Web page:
Newly reissued with different artwork, Porter Ricks' second album is a fitfully compelling and somewhat perplexing mixed bag that I somehow managed to never hear until now. My befuddlement is largely due to the fact that the first Porter Ricks album (Biokinetics) is an all-time dub techno classic, so I would have expected Andy Mellwig and Thomas K√∂ner to expand further upon the formula that they had perfected to great acclaim. Instead, the duo took a more stylistically fluid approach, occasionally returning to Biokinetics-style dub, but also dabbling in dark ambient and some unexpectedly funky strains of house music. That said, it is probably wrong to view Biokinetics and this album as intentional statements or clearly delineated phases of a linear artistic evolution, as both releases are compilations of singles and EPs and Biokinetics got all the great Chain Reaction ones from 1996. This one collects all the Force Inc. EPs from the following year, so these pieces could be anything from Chain Reaction-era outtakes to stylistic experiments to a stab at greater accessibility (though that is hard to imagine, given the cold bleakness of K√∂ner's solo work). In any case, there are still enough strong pieces to make this an enjoyable album, but anyone hoping for the focus and distinctive vision of Biokinetics will probably want to moderate their expectations a bit before diving into this one.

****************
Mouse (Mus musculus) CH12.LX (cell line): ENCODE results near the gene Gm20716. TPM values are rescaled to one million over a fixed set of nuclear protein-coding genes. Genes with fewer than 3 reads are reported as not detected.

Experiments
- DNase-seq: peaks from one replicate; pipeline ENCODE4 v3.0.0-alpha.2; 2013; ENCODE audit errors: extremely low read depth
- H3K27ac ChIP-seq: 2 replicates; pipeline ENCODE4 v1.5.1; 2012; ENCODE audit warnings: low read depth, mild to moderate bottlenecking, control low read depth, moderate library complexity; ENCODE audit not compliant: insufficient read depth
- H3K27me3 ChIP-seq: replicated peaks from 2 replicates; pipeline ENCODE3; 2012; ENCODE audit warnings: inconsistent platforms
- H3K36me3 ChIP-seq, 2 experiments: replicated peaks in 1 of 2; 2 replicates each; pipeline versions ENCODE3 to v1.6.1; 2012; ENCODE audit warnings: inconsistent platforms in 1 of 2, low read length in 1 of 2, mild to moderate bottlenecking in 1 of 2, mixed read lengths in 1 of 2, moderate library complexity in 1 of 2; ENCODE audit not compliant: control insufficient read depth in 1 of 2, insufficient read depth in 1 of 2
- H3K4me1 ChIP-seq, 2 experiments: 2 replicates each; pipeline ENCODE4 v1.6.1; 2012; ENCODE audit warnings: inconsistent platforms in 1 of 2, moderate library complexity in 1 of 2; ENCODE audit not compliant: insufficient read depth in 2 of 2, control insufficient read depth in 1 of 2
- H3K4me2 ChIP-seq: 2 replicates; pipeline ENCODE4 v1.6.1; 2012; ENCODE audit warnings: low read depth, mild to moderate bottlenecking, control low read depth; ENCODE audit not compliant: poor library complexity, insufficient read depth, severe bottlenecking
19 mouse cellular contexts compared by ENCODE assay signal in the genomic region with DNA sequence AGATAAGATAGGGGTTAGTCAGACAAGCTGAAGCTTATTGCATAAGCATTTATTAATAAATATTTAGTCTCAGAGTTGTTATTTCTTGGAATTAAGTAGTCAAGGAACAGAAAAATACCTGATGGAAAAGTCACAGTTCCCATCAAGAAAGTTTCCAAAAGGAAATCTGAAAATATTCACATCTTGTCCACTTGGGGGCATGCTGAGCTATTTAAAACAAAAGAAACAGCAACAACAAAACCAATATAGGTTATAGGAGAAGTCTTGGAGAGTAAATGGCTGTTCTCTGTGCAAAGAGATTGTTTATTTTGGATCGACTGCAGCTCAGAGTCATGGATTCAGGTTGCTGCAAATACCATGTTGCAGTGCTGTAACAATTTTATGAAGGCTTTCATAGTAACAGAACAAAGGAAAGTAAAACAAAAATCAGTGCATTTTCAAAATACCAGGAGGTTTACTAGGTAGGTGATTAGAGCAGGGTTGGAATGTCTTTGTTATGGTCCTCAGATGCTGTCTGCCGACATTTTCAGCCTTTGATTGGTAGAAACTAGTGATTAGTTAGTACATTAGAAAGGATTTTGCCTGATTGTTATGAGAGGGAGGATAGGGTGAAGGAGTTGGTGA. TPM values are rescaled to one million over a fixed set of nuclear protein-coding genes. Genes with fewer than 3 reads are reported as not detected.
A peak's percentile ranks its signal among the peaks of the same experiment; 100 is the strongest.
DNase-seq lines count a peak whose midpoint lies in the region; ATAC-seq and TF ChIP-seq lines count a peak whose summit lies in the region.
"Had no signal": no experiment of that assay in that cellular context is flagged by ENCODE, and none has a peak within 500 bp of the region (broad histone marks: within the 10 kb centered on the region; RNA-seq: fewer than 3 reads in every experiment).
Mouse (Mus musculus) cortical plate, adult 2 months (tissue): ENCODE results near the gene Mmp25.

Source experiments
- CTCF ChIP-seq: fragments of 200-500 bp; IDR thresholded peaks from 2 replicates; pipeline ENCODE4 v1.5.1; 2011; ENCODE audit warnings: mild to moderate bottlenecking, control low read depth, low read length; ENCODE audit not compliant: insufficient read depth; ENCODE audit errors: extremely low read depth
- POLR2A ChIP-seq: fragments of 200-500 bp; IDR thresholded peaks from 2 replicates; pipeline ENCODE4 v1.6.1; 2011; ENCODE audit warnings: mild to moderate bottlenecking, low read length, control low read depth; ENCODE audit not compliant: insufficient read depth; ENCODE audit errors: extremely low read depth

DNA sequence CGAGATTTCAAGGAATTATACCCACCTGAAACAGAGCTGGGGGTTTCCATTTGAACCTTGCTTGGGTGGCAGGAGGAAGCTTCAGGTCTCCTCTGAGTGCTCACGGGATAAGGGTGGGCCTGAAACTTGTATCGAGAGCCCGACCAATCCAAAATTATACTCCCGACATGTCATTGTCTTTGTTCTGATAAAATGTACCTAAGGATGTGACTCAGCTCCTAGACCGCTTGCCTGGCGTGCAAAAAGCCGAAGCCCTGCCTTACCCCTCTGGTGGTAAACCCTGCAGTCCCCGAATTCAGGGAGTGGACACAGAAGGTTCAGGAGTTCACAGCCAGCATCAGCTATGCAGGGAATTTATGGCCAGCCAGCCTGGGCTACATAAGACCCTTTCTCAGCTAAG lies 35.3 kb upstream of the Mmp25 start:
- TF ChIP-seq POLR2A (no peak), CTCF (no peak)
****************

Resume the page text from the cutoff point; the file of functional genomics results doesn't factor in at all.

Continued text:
This uneven and eclectic collection of songs makes a lot more sense if one considers how they were originally released, as the album is essentially four stand-alone singles and their flipsides. And in classic dub fashion, the B-sides tend to be variations of the raw material from the A-side, so there are basically four separate thematically unified clusters of songs here. There is one notable exception, however, and it is the album's longest and strongest piece: "Scuba Lounge." I do not believe it ever surfaced on a single before appearing on this full length (the Trident EP featured a different "Scuba" piece), but it definitely sounds like it should have been on Biokinetics. It opens in deceptively formless fashion, elegantly blurring together burbling scuba sounds and ominous industrial ambiance, but soon coheres into a killer menacing groove of gurgling bass and seething, slow-motion crunch. The other pieces closest to the Biokinetics vein are "Redundance" series from the Vol 1 and Vol 2 EPs. My favorite of the lot is "Redundance 3," which combines the relentless forward motion of its shuffling beat with an impressively gelatinous and gnarled sounding synth motif. The remaining four "Redundance" pieces are a surprisingly varied lot, taking roughly the same themes in very different directions, as K√∂ner and Mellwig alternately veer into hissing, coldly futuristic ambient ("Redundance (Version)"), a sensually kitschy vintage burlesque show groove ("Redundance 5"), and‚Äîweirdest of all‚Äîa Bo Diddly beat ("Redundance 6"). Similarly wrongfooting are the pieces from Explore/Exposed and Spoil/Spoiled. For example, "Explore" sounds like a New Jack Swing groove augmented with a very insistent wah-wah guitar theme, which the flip resembles guitars from The Church mashed together with a hypercaffeinated, percussion-heavy, and out-of-control strain of synth pop. That said, "Spoil" is inarguably the biggest shock of the album, as an unrelenting house thump barrels along with a very in-your-face funk bass line and some jangly guitars. It sounds far more like a purposely ham-fisted house remix of an A Certain Ratio single than anything I would expect from Porter Ricks. The smeared, hallucinatory, and submerged-sounding flipside ("Spoiled") is right up my alley though, approximating a building-shaking rave as heard from a neighboring alley. While I wish I loved more than a handful of songs here, I am delighted that this reissue called my attention to a few old classics that were new to me, as Porter Ricks has a tragically lean discography for an influential project that has now spanned a quarter century.